What Is A Settlement Agreement?
When a civil claim is initiated, the parties have the opportunity to come to an agreement outside of court before the case goes to trial. In fact, the majority of civil claims for personal injuries and wrongful deaths are settled before they get to trial. It’s almost always quicker, less stressful, and less expensive than litigating the issue in court. If you have any questions about settlements or civil claims in general, contact us to schedule a free consultation.
Elements of a Settlement Agreement
Settlement agreements act as legally binding contracts that are used to resolve civil claims before they get to trial. While most settlement agreements are fairly similar, there will be differences depending on the type of case and the circumstances of the incident. However, there are legal requirements that all settlement agreements must contain, including the following:
- The offer that one party has made
- An acceptance of the offer and its terms by the other party
- Valid consideration must be present from both parties, meaning some tangible item of value or an intangible benefit has been offered by one party to the other
- Proof that both sides have made an informed decision and no coercion was involved
- There must be a legal purpose to the settlement agreement
How To Prepare For a Settlement Agreement
Before any agreement is made, it’s important to consider the circumstances and understand what you’re legally entitled to. You should always do this with the help of an experienced attorney. Your lawyer can help you calculate the compensation they believe you deserve, and based on that amount, you can decide if you are going to accept an offer from the other party. If the offer is too low and you and your lawyer believe you would be awarded significantly more at trial, you can counteroffer, and take the case to court if necessary.
Another consideration to take into account before signing a settlement agreement is how the money will be paid out. Will it be paid in a lump sum, or in weekly or monthly installments? These are things that will be spelled out in the agreement to ensure that all parties are on the same page.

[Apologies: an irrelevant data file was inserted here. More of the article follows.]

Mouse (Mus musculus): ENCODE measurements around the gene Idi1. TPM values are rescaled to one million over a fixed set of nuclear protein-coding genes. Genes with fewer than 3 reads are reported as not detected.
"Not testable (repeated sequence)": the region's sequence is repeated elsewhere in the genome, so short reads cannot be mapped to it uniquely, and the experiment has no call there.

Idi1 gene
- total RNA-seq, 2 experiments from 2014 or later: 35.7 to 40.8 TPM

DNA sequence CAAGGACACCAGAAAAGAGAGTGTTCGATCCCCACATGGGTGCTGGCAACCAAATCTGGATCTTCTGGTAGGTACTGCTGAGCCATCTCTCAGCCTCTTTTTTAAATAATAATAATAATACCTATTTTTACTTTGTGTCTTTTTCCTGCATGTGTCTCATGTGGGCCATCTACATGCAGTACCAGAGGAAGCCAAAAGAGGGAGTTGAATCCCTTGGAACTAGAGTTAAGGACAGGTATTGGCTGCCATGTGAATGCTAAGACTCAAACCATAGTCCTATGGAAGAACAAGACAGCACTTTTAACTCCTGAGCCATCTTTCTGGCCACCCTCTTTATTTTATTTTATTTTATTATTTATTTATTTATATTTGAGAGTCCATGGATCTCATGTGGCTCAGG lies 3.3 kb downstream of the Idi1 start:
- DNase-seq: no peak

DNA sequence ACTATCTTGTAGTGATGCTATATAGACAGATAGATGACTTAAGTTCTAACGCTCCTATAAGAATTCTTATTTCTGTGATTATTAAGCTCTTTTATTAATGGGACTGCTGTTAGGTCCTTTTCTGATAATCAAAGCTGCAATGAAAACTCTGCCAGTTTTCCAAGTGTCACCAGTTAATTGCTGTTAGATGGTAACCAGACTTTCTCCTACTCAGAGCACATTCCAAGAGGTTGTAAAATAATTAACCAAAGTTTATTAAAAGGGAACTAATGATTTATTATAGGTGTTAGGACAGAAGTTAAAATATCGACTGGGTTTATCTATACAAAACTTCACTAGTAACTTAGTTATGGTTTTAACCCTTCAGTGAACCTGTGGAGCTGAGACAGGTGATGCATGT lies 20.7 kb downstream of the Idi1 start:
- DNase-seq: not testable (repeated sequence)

Finally, it’s worth noting that, ultimately, the judge has the final say over a settlement agreement. While the case won’t be litigated in court, the settlement agreement is coming from the initiation of a civil lawsuit, and the judge will have to approve or deny the agreement. In some cases, the judge may feel that the agreed upon compensation is not enough and will order the parties to renegotiate and give them guidance to reach an agreement on a different number. A judge may also reject a settlement agreement if he believes negotiations were done in bad faith, and one party is being taken advantage of. This is more likely to occur when an individual and a large corporation are negotiating.
Why You Need a Lawyer
Many people wrongly believe that they can negotiate an appropriate settlement without a lawyer and walk away with just as much money. This is almost never the case. If you’re negotiating with another party’s attorney, unless you are well-versed in the law, you’re always going to be at a disadvantage. The other attorney will assume, probably correctly, that you aren’t as knowledgeable as an attorney, and may try to take advantage of the situation by offering you less desirable conditions. Additionally, the settlement agreement needs to be drafted and reviewed. Trying to review a contract on your own without training can be problematic. There may be terms that you don’t understand, and you could unintentionally sign something that isn’t in your best interest.
If you have questions about settlement agreements or need help with a civil claim in any other way, contact us today to set up a free consultation with our Los Angeles personal injury attorneys.